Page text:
Vodafone’s board is set to meet later on Thursday to consider a proposed $13.5bn-plus offer for Hutchison Essar, the fourth biggest mobile operator in India, in a move likely to spark a bidding war with Reliance Communications.

The world’s leading mobile phone operator by revenue is due to decide whether to press ahead with what would be the largest offer to buy an Indian company.

Vodafone executives plan to table an offer in person on Friday to Canning Fok, managing director of Hutchison Whampoa, and Ravi Ruia, vice-chairman of Essar, who are both scheduled to be in London.

A Vodafone bid would underline the group’s ambitions to boost slowing revenue growth in its core European businesses by buying assets in emerging markets. Arun Sarin, Vodafone’s chief executive, last month said he was interested in “selective acquisitions”. Vodafone declined to comment last night.

However, Vodafone shares, which closed at a year high yesterday, were the worst performers on the FTSE 100 on Thursday as investors fretted about the size of the proposed acquisition.

Foreign ownership restrictions in India prevent Vodafone from holding directly more than 74 per cent of Hutchison Essar, which means it may have to list a minority stake in the operator or find a friendly Indian company for the remaining 26 per cent.

An acquisition would give Vodafone control of a key player in the world’s fastest growing mobile phone market. In October, 6.7m new subscribers brought India’s total to 136m, compared with China’s 5.9m additions and 449m total customers.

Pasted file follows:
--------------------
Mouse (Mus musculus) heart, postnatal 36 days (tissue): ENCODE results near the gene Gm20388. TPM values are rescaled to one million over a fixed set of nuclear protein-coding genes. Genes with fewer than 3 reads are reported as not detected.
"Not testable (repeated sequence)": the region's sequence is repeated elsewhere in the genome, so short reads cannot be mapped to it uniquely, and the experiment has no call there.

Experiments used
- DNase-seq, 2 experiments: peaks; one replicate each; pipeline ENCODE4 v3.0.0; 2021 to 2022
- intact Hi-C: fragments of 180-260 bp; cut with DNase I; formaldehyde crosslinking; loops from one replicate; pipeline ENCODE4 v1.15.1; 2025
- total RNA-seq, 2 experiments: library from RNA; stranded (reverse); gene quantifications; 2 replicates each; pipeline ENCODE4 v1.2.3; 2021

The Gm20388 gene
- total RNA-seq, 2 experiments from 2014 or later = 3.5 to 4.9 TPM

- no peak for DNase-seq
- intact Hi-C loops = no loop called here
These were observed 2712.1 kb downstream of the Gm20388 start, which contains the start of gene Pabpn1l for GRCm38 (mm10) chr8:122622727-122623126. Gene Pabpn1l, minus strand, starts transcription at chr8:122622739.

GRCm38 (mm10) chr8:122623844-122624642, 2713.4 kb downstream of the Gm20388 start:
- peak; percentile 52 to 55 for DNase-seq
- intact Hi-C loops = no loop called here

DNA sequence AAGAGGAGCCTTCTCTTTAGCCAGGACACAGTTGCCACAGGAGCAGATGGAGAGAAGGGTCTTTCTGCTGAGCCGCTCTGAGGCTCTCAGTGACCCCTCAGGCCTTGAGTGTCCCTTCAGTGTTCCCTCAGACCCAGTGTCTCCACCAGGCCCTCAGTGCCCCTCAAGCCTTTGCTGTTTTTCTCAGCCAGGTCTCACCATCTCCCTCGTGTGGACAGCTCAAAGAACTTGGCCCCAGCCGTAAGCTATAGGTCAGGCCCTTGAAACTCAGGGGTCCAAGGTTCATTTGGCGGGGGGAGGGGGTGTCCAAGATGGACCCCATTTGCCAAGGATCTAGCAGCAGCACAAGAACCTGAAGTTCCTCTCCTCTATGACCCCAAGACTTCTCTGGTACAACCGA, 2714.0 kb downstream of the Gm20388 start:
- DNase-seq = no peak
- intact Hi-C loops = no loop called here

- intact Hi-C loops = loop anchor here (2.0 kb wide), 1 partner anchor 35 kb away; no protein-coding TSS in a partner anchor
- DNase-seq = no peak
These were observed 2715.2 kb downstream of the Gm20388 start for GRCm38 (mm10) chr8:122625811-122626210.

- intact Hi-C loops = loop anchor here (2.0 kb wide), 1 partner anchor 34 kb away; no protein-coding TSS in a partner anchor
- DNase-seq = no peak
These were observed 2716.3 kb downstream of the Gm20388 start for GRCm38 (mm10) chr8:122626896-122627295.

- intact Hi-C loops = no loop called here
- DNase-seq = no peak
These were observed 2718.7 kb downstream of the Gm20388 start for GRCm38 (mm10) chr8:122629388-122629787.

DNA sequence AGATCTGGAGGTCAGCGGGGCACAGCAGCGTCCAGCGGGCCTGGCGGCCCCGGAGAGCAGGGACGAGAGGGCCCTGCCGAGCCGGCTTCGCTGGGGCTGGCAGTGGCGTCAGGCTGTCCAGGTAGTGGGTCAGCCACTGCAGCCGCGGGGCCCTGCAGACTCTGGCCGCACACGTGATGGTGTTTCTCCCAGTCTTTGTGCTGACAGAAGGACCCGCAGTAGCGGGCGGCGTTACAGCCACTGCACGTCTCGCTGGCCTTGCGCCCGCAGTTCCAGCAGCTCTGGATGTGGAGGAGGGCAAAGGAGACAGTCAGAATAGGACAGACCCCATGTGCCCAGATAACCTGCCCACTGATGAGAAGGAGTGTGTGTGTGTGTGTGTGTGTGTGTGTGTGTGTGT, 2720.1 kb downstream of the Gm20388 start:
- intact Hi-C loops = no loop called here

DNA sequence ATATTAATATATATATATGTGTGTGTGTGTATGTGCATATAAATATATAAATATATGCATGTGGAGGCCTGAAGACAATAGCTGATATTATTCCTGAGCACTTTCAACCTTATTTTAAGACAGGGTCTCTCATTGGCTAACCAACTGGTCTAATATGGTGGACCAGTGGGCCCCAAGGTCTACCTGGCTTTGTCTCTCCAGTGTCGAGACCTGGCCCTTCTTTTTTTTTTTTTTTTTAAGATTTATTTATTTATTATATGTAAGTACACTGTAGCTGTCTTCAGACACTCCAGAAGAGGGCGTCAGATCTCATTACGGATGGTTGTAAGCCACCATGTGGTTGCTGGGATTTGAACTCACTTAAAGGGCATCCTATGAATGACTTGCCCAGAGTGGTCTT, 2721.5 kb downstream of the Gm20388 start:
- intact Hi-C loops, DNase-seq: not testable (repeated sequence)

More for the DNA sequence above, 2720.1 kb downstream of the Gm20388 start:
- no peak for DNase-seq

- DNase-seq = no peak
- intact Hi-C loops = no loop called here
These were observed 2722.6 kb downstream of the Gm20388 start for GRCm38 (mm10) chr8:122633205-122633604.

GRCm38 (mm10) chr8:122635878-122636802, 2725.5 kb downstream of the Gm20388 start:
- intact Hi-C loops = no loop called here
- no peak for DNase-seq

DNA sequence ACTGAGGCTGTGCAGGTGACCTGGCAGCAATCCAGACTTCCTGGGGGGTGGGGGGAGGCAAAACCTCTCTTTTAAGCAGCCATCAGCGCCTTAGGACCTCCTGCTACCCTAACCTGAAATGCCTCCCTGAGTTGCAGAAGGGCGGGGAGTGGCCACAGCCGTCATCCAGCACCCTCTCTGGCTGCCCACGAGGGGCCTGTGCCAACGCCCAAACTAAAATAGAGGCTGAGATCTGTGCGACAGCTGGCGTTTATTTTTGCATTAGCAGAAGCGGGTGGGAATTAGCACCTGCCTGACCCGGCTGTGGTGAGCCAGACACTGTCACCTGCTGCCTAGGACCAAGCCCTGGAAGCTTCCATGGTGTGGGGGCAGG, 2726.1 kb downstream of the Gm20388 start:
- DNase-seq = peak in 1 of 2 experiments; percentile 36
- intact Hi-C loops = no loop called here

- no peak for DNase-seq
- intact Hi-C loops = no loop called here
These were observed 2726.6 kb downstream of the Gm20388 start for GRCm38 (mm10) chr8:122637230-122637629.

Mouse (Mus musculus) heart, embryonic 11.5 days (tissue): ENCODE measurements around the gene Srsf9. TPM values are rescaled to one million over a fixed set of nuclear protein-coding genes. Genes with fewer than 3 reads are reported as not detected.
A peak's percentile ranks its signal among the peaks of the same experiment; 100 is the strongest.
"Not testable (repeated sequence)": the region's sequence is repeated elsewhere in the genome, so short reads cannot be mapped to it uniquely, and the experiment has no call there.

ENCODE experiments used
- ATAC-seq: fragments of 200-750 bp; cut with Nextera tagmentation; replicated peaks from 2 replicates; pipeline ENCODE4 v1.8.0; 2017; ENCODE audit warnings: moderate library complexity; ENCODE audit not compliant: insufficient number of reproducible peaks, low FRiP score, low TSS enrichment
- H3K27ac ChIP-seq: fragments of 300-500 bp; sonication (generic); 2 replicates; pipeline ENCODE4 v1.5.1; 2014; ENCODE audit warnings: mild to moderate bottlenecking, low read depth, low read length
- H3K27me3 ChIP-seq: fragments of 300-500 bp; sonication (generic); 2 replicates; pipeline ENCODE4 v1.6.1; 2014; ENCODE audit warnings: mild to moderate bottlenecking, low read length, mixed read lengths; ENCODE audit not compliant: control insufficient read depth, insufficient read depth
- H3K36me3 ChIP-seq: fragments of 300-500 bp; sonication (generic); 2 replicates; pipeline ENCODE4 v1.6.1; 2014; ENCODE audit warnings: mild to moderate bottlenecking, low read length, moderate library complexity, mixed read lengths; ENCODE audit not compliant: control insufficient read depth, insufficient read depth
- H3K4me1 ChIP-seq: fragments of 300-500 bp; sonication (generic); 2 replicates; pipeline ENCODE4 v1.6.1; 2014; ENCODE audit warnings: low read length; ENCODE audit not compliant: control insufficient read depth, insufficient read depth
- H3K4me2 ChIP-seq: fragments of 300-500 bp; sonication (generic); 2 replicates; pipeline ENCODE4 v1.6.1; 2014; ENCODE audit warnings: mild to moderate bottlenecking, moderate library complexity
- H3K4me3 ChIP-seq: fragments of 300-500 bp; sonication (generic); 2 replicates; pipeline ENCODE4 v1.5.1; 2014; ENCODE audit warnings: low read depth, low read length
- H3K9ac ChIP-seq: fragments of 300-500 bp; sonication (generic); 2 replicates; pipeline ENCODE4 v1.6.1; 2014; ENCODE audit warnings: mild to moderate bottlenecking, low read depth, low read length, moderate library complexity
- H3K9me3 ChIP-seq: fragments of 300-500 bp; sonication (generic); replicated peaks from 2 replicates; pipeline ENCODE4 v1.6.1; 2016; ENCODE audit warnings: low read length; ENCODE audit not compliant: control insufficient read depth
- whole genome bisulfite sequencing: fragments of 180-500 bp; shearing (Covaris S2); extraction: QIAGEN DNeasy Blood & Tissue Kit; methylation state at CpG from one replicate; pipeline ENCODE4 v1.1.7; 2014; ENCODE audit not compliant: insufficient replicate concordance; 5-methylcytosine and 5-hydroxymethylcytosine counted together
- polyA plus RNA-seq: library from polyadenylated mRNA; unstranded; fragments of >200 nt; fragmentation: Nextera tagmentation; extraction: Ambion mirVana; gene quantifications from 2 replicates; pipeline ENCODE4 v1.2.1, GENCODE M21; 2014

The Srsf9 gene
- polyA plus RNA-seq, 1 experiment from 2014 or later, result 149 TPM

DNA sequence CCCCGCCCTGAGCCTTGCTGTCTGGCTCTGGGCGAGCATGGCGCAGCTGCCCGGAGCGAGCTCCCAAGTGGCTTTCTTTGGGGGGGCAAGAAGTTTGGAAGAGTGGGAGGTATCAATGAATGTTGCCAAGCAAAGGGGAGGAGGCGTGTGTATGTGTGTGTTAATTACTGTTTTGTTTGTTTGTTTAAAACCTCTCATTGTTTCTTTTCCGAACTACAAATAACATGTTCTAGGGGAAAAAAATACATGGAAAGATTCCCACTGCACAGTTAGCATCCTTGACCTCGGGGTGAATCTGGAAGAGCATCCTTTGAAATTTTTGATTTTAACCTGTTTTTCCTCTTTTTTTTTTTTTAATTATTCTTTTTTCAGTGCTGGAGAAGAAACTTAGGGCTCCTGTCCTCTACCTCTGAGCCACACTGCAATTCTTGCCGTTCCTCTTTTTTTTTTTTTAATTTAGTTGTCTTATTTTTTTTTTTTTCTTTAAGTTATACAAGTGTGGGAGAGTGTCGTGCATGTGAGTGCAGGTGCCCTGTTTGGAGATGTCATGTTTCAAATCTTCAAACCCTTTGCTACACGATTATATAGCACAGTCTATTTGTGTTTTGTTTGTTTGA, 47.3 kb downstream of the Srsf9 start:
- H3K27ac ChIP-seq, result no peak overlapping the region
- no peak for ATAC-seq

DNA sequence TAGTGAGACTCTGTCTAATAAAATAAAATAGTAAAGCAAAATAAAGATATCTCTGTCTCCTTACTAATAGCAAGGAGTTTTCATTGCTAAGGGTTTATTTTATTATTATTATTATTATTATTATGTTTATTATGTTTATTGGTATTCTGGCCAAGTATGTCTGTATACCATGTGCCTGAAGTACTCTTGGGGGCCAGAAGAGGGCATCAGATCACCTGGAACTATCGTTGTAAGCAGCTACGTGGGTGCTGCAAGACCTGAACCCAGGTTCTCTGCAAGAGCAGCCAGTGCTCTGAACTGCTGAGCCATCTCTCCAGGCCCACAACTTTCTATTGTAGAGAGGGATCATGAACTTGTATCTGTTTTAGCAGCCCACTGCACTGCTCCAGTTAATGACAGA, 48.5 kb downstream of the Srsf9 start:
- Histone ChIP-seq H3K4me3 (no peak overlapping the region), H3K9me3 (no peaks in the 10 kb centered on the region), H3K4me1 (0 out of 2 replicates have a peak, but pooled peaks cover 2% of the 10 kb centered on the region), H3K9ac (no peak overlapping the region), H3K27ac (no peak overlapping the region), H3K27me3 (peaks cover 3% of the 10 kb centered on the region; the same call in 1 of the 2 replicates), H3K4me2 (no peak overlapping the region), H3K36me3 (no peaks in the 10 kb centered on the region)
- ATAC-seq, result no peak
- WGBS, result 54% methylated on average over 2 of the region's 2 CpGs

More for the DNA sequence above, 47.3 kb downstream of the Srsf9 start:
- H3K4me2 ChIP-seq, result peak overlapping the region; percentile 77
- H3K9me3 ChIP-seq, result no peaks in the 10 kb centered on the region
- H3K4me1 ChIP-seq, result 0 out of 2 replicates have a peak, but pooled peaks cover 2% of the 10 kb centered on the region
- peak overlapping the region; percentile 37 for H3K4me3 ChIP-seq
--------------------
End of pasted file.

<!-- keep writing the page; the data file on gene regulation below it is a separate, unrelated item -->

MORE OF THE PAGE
A Vodafone bid would probably trigger a sharp riposte from Anil Ambani’s Reliance Communications. As the second biggest operator in the Indian market, Reliance would be able to exploit big synergies with Hutchison. One banker familiar with the situation said: “Vodafone is serious about Hutch Essar, so is Reliance, and there may be plenty of others to come.”

Hutchison Essar is 67 per cent owned by Hutchison Telecom International and 33 per cent by Essar, a diversified conglomerate with shipping, steel and oil interests controlled by the Ruia family. Essar, which has certain pre-emption rights over the Hutchison stake, would probably block any attempt by Vodafone to acquire just the 67 per cent stake owned by the Hong Kong-based group.

A person close to Reliance Communications, which has teamed up with private equity houses including Blackstone to consider an offer for Hutchison’s stake, said the company was monitoring developments but had not yet decided to make a formal bid.

Sunil Bharti Mittal, chairman of Bharti Enterprises and founder of Bharti Airtel, the
market-leading Indian mobile operator, has refused an invitation from Vodafone to undertake a joint bid for Hutchison Essar.

Bankers said Mr Mittal feared losing control of the main cash-cow of his rapidly diversifying group.

If successful with Hutchison Essar, Vodafone would almost certainly be required to sell its 10 per cent stake in Bharti Airtel.

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